Last edited by Siddhartha; May 24th, 2007 at 04:42 PM. Reason: Added last sentence...

  13. #13
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    Re: Check if DLL is managed or not

    Quote Originally Posted by Siddhartha
    I think I found an important piece of information w.r.t PE and .NET executibles:


    http://en.wikipedia.org/wiki/Portabl..._the_PE_format

    So, putting all of it together, I think the pattern actually belongs to the PE, and hence the hack is foolproof.
    This is interesting information. Based off of this link, I did some digging around and found this interesting information. One can get all this information again using just the PE structures.

    Here is a sample code that detects if a module is a managed one and also prints out the Framework version no.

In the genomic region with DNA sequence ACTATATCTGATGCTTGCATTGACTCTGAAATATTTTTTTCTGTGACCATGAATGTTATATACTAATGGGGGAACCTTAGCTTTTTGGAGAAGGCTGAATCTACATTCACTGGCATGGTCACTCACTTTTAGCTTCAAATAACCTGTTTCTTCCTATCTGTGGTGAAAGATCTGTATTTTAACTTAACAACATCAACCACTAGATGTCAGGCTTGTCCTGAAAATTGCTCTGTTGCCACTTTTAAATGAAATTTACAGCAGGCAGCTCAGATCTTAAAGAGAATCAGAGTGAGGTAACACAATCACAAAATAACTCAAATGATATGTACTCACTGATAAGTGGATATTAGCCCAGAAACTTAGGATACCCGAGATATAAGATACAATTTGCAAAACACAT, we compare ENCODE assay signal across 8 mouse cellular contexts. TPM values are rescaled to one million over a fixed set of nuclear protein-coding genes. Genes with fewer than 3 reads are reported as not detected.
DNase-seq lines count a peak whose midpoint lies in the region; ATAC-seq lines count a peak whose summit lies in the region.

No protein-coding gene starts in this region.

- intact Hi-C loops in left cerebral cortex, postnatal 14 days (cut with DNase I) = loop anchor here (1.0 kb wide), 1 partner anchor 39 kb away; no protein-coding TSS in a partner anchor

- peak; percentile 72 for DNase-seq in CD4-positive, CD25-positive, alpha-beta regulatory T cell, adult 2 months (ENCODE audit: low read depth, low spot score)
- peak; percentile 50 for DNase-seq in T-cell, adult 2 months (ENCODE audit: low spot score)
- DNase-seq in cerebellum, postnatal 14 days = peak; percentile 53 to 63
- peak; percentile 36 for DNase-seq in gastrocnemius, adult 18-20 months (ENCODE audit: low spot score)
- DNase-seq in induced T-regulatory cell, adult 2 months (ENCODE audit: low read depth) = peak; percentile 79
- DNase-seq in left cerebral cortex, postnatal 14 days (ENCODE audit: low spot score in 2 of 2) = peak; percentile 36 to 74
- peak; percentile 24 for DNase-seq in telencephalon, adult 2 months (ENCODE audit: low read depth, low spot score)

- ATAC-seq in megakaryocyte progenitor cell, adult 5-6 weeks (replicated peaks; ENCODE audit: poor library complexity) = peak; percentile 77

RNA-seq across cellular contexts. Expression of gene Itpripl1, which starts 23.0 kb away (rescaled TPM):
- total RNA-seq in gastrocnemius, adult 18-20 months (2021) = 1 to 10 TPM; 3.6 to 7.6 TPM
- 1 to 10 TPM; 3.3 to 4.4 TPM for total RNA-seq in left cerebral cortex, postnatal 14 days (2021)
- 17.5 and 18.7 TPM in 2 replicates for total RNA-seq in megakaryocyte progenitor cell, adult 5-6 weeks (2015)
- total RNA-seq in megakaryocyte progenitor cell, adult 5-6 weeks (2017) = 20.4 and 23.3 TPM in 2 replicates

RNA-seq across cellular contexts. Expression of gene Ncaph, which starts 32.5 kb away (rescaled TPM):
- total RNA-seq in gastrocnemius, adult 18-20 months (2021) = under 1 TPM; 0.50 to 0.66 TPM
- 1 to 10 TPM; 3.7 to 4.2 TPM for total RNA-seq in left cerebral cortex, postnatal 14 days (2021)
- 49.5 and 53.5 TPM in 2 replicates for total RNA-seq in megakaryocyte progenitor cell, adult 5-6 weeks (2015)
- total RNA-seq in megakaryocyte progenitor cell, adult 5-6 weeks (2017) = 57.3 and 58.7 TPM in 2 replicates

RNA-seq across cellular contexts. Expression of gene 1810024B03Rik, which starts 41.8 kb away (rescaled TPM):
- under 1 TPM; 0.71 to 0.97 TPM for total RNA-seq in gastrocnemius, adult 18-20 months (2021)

Code:
    // IsManaged.cpp : Defines the entry point for the console application.
    //
    
    #include "stdafx.h"
    #include <iostream>
    #include <windows.h>
    #include <tchar.h>
    #include <winnt.h>
    
    using namespace std;
    
    DWORD GetActualAddressFromRVA(IMAGE_SECTION_HEADER* pSectionHeader,IMAGE_NT_HEADERS* pNTHeaders, DWORD dwRVA)
    {
    	DWORD dwRet = 0;
    
    	for(int j = 0; j < pNTHeaders->FileHeader.NumberOfSections; j++,pSectionHeader++)
    	{
    		DWORD cbMaxOnDisk
                = min( pSectionHeader->Misc.VirtualSize, pSectionHeader->SizeOfRawData );
    
    		DWORD startSectRVA,endSectRVA;